Europe can be exciting, proof with season 3 of Parliament

Europe can be exciting, proof with season 3 of Parliament

The comedy in the mysteries of the European institution returns in great form, to titillate the Commission circus. Jubilant.

Did you know ? There are European Elections coming up in France, in June 2024! The least we can say is that the vote provokes neither frenzy nor passion. Quite the opposite of season 3 of Parliament, which arrives this Friday on Ten new episodes behind the scenes of the Brussels administrative mille-feuille, which prove that Parliament is indeed one of the most “bingeable” French series.

After defeating the bureaucratic machine, Samy (Xavier Lacaille) is now an old man of the old Parliament, which is eyeing the floor above: the European Commission. But the executive body of Europe is a difficult power to conquer and Samy will learn this the hard way.

After two hilariously intelligent first seasons, Noé Debré leaves for a tour in the labyrinth of institutions. With as much mischief as ever, the creator and screenwriter sketches the excesses and aberrations of common policy, supporting with communicative jubilation the lines of the caricatures (the Germans are the bad guys, cold and manipulative, obsessed with deficits). The portrait may be hilariously absurd, but it remains no less benevolent. Parliament thus manages to convey a love of Europe through its administrative madness… something that real politicians have never succeeded in conveying.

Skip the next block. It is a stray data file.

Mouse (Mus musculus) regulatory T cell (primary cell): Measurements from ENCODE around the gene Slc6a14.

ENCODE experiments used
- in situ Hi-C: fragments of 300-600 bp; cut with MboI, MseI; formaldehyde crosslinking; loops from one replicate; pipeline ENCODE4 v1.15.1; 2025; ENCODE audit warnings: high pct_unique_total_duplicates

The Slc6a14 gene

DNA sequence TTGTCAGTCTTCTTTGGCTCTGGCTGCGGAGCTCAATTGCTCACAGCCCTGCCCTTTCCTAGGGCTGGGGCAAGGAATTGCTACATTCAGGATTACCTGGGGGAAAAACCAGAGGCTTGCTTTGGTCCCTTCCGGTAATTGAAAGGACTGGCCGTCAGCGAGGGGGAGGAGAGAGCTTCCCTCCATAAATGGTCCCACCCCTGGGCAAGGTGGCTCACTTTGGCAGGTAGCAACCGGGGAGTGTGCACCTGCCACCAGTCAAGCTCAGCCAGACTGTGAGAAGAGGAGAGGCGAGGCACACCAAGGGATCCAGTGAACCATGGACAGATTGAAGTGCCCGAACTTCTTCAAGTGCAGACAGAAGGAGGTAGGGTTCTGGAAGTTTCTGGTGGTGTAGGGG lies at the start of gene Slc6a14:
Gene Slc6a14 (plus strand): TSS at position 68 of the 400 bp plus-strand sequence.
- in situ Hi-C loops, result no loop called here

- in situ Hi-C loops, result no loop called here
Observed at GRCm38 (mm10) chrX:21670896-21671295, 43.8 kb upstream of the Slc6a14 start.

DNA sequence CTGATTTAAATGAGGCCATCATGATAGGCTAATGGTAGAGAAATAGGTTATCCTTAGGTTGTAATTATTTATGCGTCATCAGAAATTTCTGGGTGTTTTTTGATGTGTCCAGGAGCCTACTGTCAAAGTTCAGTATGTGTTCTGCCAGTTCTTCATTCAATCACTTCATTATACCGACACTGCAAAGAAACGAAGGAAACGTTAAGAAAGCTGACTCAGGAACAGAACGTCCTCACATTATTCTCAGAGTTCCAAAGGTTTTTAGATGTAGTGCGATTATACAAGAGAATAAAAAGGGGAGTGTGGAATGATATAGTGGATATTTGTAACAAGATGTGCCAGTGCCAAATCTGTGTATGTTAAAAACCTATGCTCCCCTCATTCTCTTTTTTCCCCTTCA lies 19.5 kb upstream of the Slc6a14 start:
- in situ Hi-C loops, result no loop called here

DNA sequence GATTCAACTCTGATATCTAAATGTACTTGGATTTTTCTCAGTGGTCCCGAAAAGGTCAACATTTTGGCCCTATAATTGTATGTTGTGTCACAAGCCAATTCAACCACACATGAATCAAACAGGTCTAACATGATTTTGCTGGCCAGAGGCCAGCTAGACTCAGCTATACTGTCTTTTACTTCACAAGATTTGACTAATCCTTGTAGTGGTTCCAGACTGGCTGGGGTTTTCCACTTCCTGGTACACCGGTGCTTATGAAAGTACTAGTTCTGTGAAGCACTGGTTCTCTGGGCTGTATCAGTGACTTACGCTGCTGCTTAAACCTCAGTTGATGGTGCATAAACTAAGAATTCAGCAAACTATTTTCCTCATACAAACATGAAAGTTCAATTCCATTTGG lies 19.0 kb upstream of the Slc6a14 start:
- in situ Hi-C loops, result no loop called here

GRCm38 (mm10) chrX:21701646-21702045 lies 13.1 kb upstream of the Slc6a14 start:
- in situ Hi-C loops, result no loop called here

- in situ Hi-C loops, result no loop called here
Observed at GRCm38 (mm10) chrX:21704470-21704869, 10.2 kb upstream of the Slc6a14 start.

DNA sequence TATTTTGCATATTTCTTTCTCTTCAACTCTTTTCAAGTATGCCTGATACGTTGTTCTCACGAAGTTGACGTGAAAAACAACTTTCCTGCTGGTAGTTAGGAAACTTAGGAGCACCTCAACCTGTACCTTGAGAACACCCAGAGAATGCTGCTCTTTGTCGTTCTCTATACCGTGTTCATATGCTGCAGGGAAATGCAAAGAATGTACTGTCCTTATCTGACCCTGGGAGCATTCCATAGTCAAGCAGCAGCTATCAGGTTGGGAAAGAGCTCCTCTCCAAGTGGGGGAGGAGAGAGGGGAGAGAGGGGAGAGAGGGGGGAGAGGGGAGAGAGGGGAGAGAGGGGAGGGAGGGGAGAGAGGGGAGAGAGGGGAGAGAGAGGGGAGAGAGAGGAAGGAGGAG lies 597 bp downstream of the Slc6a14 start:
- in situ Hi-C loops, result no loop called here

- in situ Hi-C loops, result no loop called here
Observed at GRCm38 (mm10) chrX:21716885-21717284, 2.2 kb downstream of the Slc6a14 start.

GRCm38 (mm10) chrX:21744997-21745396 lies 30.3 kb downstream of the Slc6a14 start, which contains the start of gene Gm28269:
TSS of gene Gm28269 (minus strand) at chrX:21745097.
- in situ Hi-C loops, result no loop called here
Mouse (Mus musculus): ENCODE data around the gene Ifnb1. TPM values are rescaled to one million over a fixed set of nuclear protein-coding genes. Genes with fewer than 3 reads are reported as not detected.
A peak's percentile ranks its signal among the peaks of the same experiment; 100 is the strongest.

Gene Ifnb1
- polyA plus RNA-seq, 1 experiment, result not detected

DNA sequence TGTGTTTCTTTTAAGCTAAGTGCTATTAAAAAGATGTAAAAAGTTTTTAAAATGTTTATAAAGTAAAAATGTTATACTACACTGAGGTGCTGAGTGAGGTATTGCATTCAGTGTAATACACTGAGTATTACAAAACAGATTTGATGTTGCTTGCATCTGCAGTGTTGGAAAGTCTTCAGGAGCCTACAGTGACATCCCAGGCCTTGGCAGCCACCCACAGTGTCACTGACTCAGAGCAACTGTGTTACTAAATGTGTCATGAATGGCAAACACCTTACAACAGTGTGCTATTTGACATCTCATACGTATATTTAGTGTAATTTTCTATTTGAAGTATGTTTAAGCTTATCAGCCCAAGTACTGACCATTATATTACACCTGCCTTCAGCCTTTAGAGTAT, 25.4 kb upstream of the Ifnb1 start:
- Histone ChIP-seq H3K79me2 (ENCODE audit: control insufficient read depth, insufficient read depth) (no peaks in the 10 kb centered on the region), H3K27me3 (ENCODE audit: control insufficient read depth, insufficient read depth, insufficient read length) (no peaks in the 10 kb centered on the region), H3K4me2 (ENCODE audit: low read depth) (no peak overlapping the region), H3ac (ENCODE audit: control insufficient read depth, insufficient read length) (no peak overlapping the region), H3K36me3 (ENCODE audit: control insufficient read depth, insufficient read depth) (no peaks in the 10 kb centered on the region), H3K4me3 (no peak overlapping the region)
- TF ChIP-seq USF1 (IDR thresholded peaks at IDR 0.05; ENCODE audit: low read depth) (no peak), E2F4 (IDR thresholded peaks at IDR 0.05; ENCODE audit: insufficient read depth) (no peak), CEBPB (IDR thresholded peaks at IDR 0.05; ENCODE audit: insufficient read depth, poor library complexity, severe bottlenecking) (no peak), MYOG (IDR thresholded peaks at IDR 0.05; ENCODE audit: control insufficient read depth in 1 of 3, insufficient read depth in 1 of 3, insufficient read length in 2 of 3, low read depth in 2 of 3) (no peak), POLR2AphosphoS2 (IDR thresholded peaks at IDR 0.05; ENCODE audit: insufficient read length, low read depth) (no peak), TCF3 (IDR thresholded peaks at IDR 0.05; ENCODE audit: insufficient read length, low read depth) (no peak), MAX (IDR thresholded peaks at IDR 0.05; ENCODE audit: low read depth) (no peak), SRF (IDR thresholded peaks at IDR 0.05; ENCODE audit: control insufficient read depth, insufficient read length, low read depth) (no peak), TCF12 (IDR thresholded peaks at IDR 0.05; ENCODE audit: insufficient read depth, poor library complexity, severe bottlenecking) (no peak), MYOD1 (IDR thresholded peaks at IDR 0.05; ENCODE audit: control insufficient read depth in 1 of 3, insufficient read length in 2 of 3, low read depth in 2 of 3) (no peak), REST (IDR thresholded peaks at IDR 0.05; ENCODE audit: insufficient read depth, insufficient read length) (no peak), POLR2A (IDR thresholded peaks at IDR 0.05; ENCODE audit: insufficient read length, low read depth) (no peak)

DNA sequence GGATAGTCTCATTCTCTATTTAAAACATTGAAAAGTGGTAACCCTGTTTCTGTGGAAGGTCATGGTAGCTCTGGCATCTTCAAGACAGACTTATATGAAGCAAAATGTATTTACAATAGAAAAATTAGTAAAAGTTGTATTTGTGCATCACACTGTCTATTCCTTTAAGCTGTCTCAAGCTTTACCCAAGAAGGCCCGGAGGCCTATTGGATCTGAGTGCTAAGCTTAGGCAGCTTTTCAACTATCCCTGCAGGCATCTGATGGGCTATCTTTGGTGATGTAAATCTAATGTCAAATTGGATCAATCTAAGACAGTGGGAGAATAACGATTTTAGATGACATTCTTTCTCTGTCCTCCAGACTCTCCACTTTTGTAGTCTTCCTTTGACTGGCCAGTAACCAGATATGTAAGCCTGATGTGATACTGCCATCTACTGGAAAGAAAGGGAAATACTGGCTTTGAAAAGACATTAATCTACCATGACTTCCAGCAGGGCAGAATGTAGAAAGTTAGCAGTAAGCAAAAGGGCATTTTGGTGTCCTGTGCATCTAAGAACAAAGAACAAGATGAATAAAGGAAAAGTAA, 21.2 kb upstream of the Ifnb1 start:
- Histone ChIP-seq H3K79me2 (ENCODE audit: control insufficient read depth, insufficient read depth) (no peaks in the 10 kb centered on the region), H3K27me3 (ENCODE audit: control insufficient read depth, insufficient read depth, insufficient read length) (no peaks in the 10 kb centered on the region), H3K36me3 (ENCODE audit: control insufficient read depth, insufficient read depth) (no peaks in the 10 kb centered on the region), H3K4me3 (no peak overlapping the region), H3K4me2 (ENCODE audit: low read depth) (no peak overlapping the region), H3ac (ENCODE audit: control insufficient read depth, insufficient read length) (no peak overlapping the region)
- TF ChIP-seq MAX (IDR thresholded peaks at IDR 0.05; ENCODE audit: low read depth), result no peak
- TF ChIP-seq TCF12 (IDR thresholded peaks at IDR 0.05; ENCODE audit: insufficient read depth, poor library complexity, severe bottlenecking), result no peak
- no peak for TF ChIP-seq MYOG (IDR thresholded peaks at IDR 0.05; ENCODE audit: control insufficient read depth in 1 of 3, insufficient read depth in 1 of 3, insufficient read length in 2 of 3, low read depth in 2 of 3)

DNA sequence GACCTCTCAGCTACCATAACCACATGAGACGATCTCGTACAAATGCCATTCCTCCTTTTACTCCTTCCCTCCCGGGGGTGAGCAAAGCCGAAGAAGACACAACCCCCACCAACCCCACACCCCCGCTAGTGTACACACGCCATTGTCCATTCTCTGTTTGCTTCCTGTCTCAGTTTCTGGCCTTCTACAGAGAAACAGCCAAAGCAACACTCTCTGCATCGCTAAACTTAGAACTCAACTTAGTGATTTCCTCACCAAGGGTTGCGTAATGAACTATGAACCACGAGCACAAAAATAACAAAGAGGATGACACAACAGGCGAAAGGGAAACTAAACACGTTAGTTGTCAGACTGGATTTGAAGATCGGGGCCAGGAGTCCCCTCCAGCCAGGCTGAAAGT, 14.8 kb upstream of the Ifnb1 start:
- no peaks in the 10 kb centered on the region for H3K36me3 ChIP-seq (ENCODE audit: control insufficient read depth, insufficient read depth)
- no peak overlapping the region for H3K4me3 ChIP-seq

Through particularly clever little political-tactical stratagems, somewhere between House of Cards And Borgen, the series injects a dose of second degree which constantly mocks the incongruity of a system which is walking on its head. We constantly have a little smile on our lips, amused by the vaudeville that plays out in the mysteries of Europe, while the series really questions the place of popular representation (the deputies) in the establishment of a European policy (by the commission) or the difficulty of compromise in an administration with such diverse interests.

It’s funny and relevant. And it’s not for nothing if Parliament was crowned Best Series (in 26 minutes) at the last La Rochelle Festival. And what’s more, it’s free, on France.TV.

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